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From The Grio — For some, hip-hop was both the child of politics (think Reagan counter-revolution) and the parent of politics (think the United States Social Forum). Others make the claim that hip-hop isn’t just not political, it’s markedly apolitical. And yet others claim that it is the greatest internal threat facing black America.

I’m a child of hip-hop. I remember the first time I heard “Rapper’s Delight”, the first time I heard Run DMC, LL Cool J, Rakim. I remember my first pair of turntables, and still have my first mixer. But I also remember Ice T and NWA’s records predicting the Rodney King riots. Similarly, I remember Bill Clinton’s 1992 attempt to use Sister Souljah as a punching bag, twisting her words to score political points with conservative white voters. Finally I, like many others, did double takes when we saw Barack Obama use hip-hop to defuse critiques that he wasn’t authentic enough, literally brushing his shoulders off when attacked by Sen. Hilary Clinton on the campaign trail.

These examples, and dozens of others like them, cause MCs, cultural critics, activists, pundits, and regular people to casually connect hip-hop to politics. Personally, I define politics as the competition over scarce resources (tax dollars, political positions, care), and as the attempt to shape the common sense notions we have about that competition.

While hip-hop isn’t inherently political, hip-hop, like all black popular culture, shapes ideas about black spaces, about black bodies, about black institutions, ideas that shape political attitudes and behaviors. The question isn’t so much about whether hip-hop is political or not. The question is what are these politics, and how do they work?

Until Obama’s election in 2008 we had some idea how whites used hip-hop to stoke racial resentment. Bill Clinton attacked Sistah Souljah in 1992 because he knew that attacking a black working class female MC would generate the derision he needed to pull conservative whites towards him and away from his opponents. For almost 20 years, hip-hop was used to drive white voters to conservative political candidates, to conservative political positions.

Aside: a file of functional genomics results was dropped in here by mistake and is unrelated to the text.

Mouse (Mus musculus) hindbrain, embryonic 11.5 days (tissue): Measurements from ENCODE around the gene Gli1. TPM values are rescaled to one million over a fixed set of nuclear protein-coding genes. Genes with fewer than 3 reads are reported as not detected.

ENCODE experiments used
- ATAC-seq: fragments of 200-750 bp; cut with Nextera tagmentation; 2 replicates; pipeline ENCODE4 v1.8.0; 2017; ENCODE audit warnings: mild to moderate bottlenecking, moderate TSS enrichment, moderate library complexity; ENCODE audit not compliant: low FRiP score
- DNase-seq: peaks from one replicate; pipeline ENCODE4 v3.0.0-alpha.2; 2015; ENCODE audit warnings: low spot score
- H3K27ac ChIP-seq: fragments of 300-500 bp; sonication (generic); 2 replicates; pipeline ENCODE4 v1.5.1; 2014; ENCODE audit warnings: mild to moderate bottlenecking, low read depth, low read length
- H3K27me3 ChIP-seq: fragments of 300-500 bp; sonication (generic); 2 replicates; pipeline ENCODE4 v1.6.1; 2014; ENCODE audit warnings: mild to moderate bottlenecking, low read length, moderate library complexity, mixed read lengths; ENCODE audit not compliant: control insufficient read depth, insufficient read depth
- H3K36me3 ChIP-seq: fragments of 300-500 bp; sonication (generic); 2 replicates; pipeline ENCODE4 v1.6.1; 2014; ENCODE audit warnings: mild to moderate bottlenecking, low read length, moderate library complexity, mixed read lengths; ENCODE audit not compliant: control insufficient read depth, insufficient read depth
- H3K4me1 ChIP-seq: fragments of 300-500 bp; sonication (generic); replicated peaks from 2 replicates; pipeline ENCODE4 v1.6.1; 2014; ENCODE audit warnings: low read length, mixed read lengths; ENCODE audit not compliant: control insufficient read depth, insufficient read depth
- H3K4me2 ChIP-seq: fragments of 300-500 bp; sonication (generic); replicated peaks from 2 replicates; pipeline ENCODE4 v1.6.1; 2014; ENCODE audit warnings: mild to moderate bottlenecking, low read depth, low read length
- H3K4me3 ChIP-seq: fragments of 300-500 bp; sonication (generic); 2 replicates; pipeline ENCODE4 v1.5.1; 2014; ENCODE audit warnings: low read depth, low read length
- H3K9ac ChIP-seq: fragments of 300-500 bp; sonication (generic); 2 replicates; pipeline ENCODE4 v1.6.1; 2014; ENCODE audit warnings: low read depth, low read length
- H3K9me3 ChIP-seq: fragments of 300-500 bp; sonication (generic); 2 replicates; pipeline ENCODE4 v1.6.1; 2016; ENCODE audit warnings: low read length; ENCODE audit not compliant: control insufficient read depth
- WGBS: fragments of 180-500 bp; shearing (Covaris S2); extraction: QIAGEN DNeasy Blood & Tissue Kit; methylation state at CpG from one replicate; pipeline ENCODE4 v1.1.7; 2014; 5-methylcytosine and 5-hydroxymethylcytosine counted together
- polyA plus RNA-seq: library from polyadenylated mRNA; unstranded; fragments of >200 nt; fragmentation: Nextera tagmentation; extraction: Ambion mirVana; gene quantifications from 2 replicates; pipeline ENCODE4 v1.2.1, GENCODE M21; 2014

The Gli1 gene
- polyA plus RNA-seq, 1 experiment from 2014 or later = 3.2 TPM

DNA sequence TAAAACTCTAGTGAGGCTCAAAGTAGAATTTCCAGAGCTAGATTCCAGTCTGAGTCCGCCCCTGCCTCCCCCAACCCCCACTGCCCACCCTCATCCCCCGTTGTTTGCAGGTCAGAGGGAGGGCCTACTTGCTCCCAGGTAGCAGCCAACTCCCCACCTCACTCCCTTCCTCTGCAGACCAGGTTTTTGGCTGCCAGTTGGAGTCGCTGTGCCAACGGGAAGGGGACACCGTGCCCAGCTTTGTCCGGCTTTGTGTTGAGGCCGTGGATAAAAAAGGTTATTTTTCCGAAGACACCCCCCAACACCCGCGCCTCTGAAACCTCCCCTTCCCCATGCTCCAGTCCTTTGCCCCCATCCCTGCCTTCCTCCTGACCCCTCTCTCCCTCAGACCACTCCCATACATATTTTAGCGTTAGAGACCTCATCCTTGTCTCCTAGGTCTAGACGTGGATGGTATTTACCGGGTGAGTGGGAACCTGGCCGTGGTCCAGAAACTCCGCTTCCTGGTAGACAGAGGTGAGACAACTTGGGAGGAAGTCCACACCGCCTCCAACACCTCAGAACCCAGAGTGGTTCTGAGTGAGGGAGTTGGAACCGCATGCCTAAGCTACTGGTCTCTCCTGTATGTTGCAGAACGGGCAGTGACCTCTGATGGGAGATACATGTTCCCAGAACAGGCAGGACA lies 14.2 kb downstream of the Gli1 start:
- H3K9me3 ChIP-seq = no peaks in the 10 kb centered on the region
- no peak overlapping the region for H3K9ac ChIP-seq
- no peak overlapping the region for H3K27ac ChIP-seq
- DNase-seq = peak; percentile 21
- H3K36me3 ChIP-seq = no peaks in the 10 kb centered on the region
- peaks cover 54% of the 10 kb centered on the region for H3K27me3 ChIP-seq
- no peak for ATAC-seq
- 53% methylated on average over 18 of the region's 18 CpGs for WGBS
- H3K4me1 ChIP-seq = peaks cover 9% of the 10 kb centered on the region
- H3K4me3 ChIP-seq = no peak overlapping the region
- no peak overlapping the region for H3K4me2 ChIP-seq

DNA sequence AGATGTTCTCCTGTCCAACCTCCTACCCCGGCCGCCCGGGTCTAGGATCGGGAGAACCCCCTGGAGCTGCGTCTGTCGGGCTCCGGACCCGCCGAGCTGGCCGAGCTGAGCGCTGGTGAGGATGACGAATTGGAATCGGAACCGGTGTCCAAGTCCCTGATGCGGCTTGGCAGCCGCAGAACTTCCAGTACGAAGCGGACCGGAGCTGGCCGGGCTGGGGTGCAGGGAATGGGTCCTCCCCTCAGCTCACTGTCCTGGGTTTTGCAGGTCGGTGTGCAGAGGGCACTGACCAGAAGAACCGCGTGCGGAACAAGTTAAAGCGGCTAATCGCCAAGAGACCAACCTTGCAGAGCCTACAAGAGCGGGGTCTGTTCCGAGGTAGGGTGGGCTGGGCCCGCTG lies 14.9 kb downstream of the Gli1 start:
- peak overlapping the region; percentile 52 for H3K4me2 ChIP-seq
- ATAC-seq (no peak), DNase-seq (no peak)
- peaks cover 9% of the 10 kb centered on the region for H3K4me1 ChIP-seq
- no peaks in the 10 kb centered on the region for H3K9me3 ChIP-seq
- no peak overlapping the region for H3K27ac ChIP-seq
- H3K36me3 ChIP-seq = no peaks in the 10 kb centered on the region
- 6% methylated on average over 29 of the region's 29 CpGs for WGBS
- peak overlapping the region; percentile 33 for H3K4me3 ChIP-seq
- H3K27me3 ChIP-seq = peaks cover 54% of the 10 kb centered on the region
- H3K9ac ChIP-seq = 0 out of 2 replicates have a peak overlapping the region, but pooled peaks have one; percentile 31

(Continue Reading @ The Grio…)

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  • Akai*

    Article: “Bill Clinton’s 1992 attempt to use Sister Souljah as a punching bag, twisting her words to score political points…”
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    Bill Clinton was way before my time (I’m not a big fan of either Clinton today) but I disagree with this statement. Dude may have been/be a draft-dodging, pot smoking, ho-bag but Sister Souljah came out her mouth dead ass wrong.

    Maybe one “teachable” point the ‘Sister Souljah Moment’ should have conveyed is ‘Don’t come out your mouth making inflammatory public statements then play the victim, get indignant, and act as if you (or anyone else) is immune from public criticism just because you’re black, fancy yourself an “activist” or whatever.

    No matter how this chick tried to walk it back and clean it up later, Sister Souljah was asked by a Post reporter (regarding the LA Riots): “But even the people themselves who were perpetrating that violence, did they think it was wise? Was that wise, reasoned action?” Her response was: “Yeah, it was wise. I mean, if black people kill black people every day, why not have a week and kill white people?”

    Her words were not “twisted,” she was no “punching bag,” her statement was racist!!